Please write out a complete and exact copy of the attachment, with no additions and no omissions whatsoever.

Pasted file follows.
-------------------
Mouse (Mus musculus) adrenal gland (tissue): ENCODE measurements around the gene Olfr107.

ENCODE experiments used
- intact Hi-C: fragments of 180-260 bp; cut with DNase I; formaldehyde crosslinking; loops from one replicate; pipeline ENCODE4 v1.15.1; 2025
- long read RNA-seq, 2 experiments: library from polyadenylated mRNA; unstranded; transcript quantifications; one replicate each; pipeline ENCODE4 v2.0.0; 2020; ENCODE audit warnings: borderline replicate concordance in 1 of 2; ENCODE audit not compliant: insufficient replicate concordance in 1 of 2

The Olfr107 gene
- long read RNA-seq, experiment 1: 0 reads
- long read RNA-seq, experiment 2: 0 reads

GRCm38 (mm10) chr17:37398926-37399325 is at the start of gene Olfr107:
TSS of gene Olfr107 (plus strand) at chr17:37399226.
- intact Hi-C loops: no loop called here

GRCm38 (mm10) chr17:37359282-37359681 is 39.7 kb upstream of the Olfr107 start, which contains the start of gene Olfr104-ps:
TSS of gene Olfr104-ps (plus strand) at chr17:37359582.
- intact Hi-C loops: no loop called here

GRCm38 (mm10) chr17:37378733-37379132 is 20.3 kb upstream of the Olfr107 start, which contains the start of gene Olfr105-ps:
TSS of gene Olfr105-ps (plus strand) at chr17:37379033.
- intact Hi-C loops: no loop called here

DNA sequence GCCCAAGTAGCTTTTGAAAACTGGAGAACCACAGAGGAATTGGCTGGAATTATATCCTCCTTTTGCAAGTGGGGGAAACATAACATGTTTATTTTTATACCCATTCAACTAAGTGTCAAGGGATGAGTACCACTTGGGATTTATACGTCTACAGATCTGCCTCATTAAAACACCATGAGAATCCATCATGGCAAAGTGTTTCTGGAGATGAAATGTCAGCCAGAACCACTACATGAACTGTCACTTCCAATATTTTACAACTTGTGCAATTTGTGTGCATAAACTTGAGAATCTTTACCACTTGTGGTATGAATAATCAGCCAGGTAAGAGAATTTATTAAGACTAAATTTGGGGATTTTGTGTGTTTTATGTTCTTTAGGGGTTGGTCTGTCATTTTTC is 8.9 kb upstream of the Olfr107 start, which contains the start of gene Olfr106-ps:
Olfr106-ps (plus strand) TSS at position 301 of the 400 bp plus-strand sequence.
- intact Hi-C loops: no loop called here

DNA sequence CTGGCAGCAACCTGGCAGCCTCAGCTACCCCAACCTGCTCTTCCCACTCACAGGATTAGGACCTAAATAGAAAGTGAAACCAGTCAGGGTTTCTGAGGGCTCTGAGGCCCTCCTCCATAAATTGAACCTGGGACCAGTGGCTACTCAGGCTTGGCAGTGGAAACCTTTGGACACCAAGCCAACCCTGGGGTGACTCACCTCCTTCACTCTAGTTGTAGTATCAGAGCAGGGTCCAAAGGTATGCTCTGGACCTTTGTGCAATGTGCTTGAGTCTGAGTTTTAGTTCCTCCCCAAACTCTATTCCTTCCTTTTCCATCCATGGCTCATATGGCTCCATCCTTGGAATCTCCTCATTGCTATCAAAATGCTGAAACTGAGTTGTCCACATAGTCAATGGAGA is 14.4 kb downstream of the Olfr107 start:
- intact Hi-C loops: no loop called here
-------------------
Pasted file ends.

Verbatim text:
Mouse (Mus musculus) adrenal gland (tissue): ENCODE measurements around the gene Olfr107.

ENCODE experiments used
- intact Hi-C: fragments of 180-260 bp; cut with DNase I; formaldehyde crosslinking; loops from one replicate; pipeline ENCODE4 v1.15.1; 2025
- long read RNA-seq, 2 experiments: library from polyadenylated mRNA; unstranded; transcript quantifications; one replicate each; pipeline ENCODE4 v2.0.0; 2020; ENCODE audit warnings: borderline replicate concordance in 1 of 2; ENCODE audit not compliant: insufficient replicate concordance in 1 of 2

The Olfr107 gene
- long read RNA-seq, experiment 1: 0 reads
- long read RNA-seq, experiment 2: 0 reads

GRCm38 (mm10) chr17:37398926-37399325 is at the start of gene Olfr107:
TSS of gene Olfr107 (plus strand) at chr17:37399226.
- intact Hi-C loops: no loop called here

GRCm38 (mm10) chr17:37359282-37359681 is 39.7 kb upstream of the Olfr107 start, which contains the start of gene Olfr104-ps:
TSS of gene Olfr104-ps (plus strand) at chr17:37359582.
- intact Hi-C loops: no loop called here

GRCm38 (mm10) chr17:37378733-37379132 is 20.3 kb upstream of the Olfr107 start, which contains the start of gene Olfr105-ps:
TSS of gene Olfr105-ps (plus strand) at chr17:37379033.
- intact Hi-C loops: no loop called here

DNA sequence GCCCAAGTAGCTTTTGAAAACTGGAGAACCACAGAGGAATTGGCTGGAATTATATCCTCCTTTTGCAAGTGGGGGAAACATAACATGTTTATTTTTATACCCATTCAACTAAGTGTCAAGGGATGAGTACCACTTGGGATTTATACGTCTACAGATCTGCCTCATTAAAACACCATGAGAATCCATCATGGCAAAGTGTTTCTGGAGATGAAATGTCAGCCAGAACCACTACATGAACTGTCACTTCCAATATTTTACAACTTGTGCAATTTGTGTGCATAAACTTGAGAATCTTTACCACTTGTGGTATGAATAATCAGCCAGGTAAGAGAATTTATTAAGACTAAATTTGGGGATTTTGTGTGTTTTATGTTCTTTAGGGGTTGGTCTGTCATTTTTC is 8.9 kb upstream of the Olfr107 start, which contains the start of gene Olfr106-ps:
Olfr106-ps (plus strand) TSS at position 301 of the 400 bp plus-strand sequence.
- intact Hi-C loops: no loop called here

DNA sequence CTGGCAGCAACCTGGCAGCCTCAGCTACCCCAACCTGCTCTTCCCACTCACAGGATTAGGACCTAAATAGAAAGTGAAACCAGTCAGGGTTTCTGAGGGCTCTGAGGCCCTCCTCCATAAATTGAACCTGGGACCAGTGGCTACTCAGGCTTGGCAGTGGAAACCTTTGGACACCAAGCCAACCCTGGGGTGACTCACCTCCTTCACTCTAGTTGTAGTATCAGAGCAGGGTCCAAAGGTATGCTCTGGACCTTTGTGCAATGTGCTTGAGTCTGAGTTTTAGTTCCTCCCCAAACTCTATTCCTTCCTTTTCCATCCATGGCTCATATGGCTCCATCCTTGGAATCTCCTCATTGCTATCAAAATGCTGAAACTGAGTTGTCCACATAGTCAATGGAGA is 14.4 kb downstream of the Olfr107 start:
- intact Hi-C loops: no loop called here